Argentina has the 3rd largest economy in Latin America, behind Mexico and Brazil, its main economic partner. The main urban-industrial concentrations are located in the central and northern parts of the country, with emphasis on the axis formed by the cities of Buenos Aires, Cordoba and Rosario. The country has good social indicators, despite the recent process of impoverishment of the population and a reduction in the income of the Argentine middle class, the result of a sequence of unsuccessful economic plans carried out from the beginning of the 1990s, from the perspective of the neoliberalism.
Argentine agriculture has always represented one of the main pillars for the country's economic growth and is occurring with greater expression in the pampas, with the production of wheat, soybeans, corn, barley, oats, sorghum, sunflower and fruit (apples, nectarines, apricots), in addition to livestock farming bovine. Further north, cotton and sugar cane are produced. In the western portion, close to the Andes, the Mendoza region is an important grape and wine producing area. In Patagonia, extensive sheep farming and wool production stand out, in addition to oil reserves.
Argentine industrialization followed the pattern of the industrialization process traversed by Brazil. In the period corresponding to World War II there was an import substitution program that was followed by policies to attract multinational companies, especially from the decade of 1950. Currently, the most developed sectors are the transformation, steel, metallurgy, petrochemical, food and automobile industries.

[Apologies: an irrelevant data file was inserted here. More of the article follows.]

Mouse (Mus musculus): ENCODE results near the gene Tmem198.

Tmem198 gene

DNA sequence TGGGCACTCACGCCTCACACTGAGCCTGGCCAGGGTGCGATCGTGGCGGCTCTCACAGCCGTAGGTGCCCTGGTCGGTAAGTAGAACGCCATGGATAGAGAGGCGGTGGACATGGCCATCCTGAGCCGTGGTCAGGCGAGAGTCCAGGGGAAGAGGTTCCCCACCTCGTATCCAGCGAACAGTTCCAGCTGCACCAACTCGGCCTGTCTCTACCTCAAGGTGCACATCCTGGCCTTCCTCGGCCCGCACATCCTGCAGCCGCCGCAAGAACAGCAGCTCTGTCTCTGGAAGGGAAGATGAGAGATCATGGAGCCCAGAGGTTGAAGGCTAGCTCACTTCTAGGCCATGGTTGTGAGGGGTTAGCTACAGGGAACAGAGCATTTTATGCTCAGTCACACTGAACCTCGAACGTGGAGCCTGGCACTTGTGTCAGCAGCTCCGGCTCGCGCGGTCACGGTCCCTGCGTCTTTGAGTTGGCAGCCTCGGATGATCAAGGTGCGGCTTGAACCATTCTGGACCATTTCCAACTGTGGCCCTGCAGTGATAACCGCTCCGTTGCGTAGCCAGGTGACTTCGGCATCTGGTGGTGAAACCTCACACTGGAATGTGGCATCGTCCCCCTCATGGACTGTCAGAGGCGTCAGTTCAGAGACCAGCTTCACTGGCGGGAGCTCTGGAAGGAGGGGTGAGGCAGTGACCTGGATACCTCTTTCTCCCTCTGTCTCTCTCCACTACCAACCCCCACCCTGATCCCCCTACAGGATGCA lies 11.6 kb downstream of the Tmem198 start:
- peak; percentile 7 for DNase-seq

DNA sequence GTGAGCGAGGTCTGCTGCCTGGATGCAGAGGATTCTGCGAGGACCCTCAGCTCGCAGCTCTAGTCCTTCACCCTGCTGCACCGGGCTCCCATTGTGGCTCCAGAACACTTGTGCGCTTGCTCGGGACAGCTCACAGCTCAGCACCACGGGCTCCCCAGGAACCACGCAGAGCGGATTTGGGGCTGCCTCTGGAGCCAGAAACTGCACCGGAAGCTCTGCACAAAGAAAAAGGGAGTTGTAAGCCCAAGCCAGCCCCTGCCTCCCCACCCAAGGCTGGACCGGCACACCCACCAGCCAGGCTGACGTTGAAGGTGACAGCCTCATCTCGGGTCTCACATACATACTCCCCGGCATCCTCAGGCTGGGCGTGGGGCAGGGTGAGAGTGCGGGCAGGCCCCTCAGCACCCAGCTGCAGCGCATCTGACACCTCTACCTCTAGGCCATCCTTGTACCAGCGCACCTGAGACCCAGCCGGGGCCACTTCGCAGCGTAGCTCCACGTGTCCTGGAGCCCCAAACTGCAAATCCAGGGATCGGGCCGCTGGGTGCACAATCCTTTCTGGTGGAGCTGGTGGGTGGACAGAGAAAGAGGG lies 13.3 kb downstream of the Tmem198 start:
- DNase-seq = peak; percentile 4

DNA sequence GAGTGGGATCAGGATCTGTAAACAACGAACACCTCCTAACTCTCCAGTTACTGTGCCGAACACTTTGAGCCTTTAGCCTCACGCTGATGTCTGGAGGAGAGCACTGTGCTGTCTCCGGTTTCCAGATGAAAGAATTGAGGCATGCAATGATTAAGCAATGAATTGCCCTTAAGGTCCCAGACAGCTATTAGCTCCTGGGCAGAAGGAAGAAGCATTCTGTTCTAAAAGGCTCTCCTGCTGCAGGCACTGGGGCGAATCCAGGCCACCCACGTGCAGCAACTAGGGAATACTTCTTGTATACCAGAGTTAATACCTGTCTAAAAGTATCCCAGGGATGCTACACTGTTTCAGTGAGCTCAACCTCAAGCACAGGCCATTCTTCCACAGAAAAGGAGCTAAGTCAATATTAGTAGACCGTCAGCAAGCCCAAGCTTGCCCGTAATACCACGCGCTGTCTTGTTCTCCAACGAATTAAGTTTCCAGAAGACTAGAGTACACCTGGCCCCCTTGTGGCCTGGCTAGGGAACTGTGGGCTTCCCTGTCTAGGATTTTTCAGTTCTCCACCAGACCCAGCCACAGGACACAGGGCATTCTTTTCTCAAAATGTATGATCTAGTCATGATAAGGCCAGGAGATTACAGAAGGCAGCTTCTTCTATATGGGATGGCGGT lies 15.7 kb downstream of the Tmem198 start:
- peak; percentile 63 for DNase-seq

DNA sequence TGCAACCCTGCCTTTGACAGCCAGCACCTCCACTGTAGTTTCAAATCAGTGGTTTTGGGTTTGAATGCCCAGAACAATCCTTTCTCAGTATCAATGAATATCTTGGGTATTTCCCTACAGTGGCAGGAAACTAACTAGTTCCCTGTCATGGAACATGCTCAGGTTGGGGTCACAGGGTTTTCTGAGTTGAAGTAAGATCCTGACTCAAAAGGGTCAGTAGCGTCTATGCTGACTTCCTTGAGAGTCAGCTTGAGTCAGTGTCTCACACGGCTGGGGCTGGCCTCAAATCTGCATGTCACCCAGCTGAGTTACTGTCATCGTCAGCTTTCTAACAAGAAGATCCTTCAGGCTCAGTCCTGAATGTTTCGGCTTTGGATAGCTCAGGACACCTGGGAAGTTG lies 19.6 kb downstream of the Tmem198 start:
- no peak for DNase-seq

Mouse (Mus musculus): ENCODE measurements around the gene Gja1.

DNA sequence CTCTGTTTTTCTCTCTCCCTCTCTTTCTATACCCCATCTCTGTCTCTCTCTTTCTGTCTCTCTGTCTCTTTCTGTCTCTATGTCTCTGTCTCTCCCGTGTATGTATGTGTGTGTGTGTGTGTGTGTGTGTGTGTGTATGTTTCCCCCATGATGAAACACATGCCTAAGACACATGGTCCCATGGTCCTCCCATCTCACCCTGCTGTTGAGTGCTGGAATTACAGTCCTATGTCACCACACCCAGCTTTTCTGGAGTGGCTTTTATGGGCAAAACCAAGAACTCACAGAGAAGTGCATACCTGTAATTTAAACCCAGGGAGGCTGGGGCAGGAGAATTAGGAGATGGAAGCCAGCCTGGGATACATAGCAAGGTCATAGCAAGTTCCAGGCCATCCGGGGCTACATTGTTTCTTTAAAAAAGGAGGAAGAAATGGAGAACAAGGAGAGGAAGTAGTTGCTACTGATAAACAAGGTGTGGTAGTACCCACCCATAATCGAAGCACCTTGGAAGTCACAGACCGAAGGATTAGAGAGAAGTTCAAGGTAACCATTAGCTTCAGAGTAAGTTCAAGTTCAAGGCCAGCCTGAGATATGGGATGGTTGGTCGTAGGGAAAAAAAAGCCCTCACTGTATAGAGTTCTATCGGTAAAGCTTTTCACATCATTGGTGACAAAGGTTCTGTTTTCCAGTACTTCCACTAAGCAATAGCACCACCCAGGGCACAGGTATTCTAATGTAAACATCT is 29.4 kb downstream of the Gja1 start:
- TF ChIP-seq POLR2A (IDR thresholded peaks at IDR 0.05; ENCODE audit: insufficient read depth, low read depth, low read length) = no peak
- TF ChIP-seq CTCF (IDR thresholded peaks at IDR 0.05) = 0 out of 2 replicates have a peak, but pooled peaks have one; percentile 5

During the 1990s, the country adopted neoliberal measures, which reduced the State's participation in the economy and allowed for greater economic opening. The Argentine peso was replaced by the dollar as the monetary unit, which implied directing policies Argentine economies to attract dollars, offering high interest rates for currency yields American. To maintain this policy, Argentina ended up getting heavily indebted, resulting in an unprecedented economic crisis. The country declared a moratorium in 2001, renegotiating its debts and imposing a default of billions of dollars on international creditors.
After constant social demonstrations and the fall of ministers, the Argentine government carried out radical economic reforms, returning to the Argentine peso and taking measures to cut spending, which compromised the standard of living and the consumption power of the middle class of the parents. Shortly thereafter, in 2003, Néstor Kirchner assumed the presidency, creating a leftist government platform, beckoning with nationalist and protectionist policies. It also started a movement of approximation with the left-wing governments that were forming in the South American subcontinent, such as the then recently elected Brazilian president Lula and Venezuelan Hugo Chávez, who last year managed to reassert himself in power after an unsuccessful attempt by the Venezuelan opposition to impose a coup on the Venezuelan leader.
Kirchner's economic policies had an immediate effect, with Argentine export products continuing to be valued. in the international market and, surprisingly, the country returned to a good level of economic growth, despite the loss of credibility within a context of economic globalization and excessive protectionism vis-à-vis partner countries, such as the Brazil.
Image Credits*: Shutterstock and rook76
Julio César Lázaro da Silva
Brazil School Collaborator
Graduated in Geography from Universidade Estadual Paulista - UNESP
Master in Human Geography from Universidade Estadual Paulista - UNESP
Source: Brazil School - https://brasilescola.uol.com.br/geografia/as-dificuldades-enfrentadas-pela-economia-argentina.htm